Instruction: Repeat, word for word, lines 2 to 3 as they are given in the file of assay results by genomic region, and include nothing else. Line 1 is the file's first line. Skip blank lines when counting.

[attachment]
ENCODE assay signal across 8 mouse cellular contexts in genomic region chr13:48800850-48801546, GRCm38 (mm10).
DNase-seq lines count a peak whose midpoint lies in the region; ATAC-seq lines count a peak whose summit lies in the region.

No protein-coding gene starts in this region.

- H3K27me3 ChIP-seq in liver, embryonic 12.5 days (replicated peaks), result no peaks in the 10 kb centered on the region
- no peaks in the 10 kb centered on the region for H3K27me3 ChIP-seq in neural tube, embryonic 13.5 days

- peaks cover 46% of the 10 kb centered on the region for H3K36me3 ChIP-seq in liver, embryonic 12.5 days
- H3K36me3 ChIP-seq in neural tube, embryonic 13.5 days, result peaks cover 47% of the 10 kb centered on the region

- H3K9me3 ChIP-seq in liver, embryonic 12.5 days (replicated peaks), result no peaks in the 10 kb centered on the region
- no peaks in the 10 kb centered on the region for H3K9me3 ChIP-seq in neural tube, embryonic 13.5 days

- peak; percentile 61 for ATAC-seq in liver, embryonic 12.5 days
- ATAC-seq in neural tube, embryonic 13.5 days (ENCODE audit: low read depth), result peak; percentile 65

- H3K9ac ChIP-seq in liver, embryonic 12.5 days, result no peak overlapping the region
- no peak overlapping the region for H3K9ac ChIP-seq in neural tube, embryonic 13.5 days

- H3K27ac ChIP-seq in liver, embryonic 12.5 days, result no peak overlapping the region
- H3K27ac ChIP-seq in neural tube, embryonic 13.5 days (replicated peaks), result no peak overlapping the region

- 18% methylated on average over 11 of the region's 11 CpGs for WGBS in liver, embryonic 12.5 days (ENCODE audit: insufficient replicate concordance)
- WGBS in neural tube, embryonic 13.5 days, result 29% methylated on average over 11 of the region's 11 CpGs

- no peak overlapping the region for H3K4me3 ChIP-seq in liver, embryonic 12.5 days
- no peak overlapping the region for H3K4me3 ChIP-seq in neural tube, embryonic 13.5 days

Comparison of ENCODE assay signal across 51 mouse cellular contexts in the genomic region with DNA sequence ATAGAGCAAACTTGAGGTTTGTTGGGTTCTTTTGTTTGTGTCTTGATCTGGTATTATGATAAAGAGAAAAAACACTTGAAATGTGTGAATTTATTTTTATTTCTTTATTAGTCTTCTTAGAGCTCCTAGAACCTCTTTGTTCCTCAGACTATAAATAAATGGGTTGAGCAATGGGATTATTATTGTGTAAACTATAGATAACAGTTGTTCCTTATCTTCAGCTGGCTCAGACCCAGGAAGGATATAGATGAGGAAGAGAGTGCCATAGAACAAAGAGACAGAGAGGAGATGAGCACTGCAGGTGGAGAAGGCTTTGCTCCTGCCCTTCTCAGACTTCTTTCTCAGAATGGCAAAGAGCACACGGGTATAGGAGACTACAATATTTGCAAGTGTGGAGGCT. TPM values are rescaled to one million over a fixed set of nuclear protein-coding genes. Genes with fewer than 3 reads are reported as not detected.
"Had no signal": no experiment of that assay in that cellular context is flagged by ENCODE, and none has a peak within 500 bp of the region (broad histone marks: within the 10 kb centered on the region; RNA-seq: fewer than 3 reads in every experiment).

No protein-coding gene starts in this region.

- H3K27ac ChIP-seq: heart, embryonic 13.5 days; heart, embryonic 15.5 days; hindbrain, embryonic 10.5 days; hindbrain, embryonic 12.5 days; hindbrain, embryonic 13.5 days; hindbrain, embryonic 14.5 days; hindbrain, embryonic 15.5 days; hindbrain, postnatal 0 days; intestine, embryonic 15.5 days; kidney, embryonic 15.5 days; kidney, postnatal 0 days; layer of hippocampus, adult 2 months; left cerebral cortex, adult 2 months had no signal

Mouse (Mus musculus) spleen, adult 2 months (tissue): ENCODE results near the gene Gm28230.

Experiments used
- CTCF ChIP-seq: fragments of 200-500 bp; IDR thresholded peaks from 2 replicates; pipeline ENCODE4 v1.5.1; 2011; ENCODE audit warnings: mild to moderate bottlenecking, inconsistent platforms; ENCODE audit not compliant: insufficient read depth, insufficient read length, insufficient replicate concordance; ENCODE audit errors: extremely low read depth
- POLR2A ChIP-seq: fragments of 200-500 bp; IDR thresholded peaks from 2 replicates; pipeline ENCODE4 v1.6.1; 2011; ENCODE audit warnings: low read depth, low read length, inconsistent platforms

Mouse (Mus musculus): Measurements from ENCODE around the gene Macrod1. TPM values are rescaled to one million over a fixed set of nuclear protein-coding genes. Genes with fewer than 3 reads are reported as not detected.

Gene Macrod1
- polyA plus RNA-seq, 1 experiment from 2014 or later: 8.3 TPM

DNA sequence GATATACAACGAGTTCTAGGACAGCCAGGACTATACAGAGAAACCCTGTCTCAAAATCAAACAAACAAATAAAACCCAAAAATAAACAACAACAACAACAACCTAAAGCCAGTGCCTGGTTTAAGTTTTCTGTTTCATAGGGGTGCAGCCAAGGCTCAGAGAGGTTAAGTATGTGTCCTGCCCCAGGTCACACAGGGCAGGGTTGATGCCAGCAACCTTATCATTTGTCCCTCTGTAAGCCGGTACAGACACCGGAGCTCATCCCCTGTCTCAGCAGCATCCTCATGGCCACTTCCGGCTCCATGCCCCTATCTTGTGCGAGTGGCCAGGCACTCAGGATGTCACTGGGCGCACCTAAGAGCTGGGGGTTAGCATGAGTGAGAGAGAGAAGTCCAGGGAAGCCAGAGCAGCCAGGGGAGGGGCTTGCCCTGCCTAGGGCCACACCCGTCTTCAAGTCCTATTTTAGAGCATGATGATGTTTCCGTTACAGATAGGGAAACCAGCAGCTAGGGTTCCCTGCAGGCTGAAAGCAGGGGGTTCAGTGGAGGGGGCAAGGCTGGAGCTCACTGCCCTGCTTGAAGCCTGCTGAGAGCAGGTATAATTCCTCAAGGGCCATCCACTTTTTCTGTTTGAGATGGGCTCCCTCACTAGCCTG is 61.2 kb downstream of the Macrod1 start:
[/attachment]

DNase-seq lines count a peak whose midpoint lies in the region; ATAC-seq lines count a peak whose summit lies in the region.

No protein-coding gene starts in this region.